Removing image noise, or unwanted artefacts, is one of the main aims of deep-sky astrophotography processing.


The more we can reduce noise, the more freedom it allows us to process our images of nebulae and galaxies.

This is particularly true for nebulae, where delicate gaseous details are easily overwhelmed or hidden.

There are various noise reduction tools to help overcome the issue, but care needs to be taken applying them; use them too heavily and the target will look soft or blurry.

Here we'll showy you how to apply just the right amount of adjustment to the stars in a deep-sky image of the North America Nebula by using the StarShrink plug-in.

For more adjustment advice, read our guide to astrophotography image processing.

starshrink north america nebula after
Our final, processed North America Nebula image, following tweaks using StarShrink. Credit: Charlotte Daniels

Removing stars from deep-sky images

Stars are one of the main causes of unwanted artefacts in astrophotos, and this complicates noise reduction processes because there are often hundreds, if not thousands of them in an image.

One way to manage this is to remove stars from the image so that they can be processed separately.

While software to remove stars exists (including StarNet++ in PixInsight) these work best for CCD cameras and can struggle with DSLR camera data.

Also, if you are using Adobe Photoshop or GIMP image-editing software, it is often the case that both the nebula and stars must be processed at the same time.

This is where a plug-in (software add-on) that specifically targets the appearance of the stars is very useful.

How to download and install StarShrink

russell croman starshrink

Russell Croman’s StarShrink plug-in is purchased and downloaded from his website at

It has a 30-day free trial and works with both Windows and MacOS operating systems.

Once the file is downloaded, you need to locate it. For Windows computers it is found in C: drive > Downloads.

This file needs to be transferred to your Photoshop Plug-ins directory, the location of which is dependent on the version of Photoshop you are using.

For Photoshop 2022 on a Windows computer, click and drag the file to C:\Program Files\Common Files\Adobe\Plug-Ins\CC.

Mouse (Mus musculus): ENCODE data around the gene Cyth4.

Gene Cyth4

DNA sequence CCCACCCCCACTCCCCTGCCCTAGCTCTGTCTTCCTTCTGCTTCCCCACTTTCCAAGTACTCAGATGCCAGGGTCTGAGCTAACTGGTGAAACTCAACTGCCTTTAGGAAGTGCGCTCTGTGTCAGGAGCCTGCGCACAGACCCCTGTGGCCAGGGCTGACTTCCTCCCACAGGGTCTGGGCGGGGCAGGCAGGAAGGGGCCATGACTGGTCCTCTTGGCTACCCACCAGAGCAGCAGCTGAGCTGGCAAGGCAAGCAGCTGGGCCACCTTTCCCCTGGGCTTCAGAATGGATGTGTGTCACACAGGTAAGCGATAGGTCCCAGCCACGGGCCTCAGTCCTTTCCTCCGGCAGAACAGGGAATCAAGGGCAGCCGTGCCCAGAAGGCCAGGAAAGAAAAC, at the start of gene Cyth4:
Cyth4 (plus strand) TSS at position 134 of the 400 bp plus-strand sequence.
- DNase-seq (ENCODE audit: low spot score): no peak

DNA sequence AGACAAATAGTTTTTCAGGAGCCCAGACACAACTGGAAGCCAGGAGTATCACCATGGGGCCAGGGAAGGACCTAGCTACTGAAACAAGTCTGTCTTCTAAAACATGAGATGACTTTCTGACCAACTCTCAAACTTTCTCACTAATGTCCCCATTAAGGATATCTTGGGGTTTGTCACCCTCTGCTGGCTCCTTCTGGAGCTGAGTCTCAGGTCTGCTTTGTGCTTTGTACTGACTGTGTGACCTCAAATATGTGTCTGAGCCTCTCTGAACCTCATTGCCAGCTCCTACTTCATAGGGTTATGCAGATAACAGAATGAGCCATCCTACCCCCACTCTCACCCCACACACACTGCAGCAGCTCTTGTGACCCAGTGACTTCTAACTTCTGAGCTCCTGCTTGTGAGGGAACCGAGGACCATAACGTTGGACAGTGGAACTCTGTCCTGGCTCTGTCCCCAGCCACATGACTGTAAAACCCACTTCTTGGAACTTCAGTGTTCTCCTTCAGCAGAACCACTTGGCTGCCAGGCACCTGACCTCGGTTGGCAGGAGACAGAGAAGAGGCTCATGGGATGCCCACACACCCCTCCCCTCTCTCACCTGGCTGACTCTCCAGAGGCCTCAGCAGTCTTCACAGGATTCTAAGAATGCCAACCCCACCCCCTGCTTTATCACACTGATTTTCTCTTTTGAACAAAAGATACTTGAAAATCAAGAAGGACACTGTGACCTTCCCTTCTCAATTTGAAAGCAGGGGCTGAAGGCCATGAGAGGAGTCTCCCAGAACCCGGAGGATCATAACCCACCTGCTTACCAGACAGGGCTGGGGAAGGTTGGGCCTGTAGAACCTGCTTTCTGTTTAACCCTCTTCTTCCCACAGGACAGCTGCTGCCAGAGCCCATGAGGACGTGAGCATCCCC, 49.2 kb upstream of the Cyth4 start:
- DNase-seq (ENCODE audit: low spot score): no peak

We recommend applying StarShrink at the end of your processing workflow, once adjustments to the main objects in a deep-sky image have been made.

The reason is because the appearance of the stars will change throughout most of the image amendments you make in Photoshop, often increasing their size.

This is the case for our initial processing of the North America Nebula.

Processing your nebula astrophoto

starshrink north america nebula before
Our North America Nebula image prior to processing with StarShrink. Credit: Charlotte Daniels

In our example image above, we have already made all adjustments to maximise the appearance of the nebula itself, including Brightness/Contrast, Levels, Colour Balance and Hue/Saturation; all of which are accessed by clicking Image > Adjustments.

A median filter has also been applied by selecting Filter > Noise > Median, to reduce some of the overall image noise, but the stars are still looking bloated in our image.

We can manage these stars to an extent by applying Dust & Scratches, which is achieved by clicking Filter > Noise > Dust & Scratches, but it is easy to overdo this function and soften the appearance of the target (see image below).

how to use starshrink plug in 01

To prevent this, we will use StarShrink to target and ‘shrink’ the stars.

Using StarShrink to adjust the stars in your image

Once the StarShrink plug-in is opened by clicking Filter > StarShrink, the preview window will focus on a region of your image (see image below).

To move to another region, just click and drag within the window.

At the bottom of the preview window are three adjustment sliders.

By moving the top one, Radius, you can adjust which stars will have a shrink applied; a smaller radius will target smaller stars.

The middle slider, Strength, allows us to determine how strong the shrink we apply is, and the bottom slider option, Sharpness, helps to maintain a natural star profile.

how to use starshrink plug in 02

If the Sharpness value is too high, stars will appear as tight white pinpricks with hard edges, but a lower value will retain colour around the stars' edges, allowing them to subtly complement the image.

Be careful not to shrink every star to the same size, as this can make your image look over-processed.

While stars are responsible for noise, we don’t want them to look artificial as they are still an important part of the overall image.

We can use a layer mask to select any stars we’d like to leave unamended.

Once we have performed a shrink, we can do this by clicking the mask icon with the star shrink layer we’ve highlighted (see image below).

how to use starshrink plug in 03

Next, a white mask will appear next to the layer.

After we have altered our brush size (see top left window in the image above), we paint over selected stars to undo the change and then choose which ones we want to stand out in our image.

Be sure not to overdo the shrink, as this will create unwanted warping around the larger stars.

In our final image at the top of this page, you can see that the North America Nebula’s starry regions are now far less noisy. The attractive, natural looking stars add to the depth and beauty of the deep-sky picture.


3 tips for using StarShrink

  1. Click and drag the image screen within StarShrink to see the effect of your adjustment.
  2. If there are varying sizes of stars, apply StarShrink more than once and change the radius each time.
  3. If using a mask, you can alter the brush size by using your bracket keys.


Charlotte DanielsAstrophotographer

Charlotte Daniels is an astronomy journalist and an experienced astrophotographer and image processor.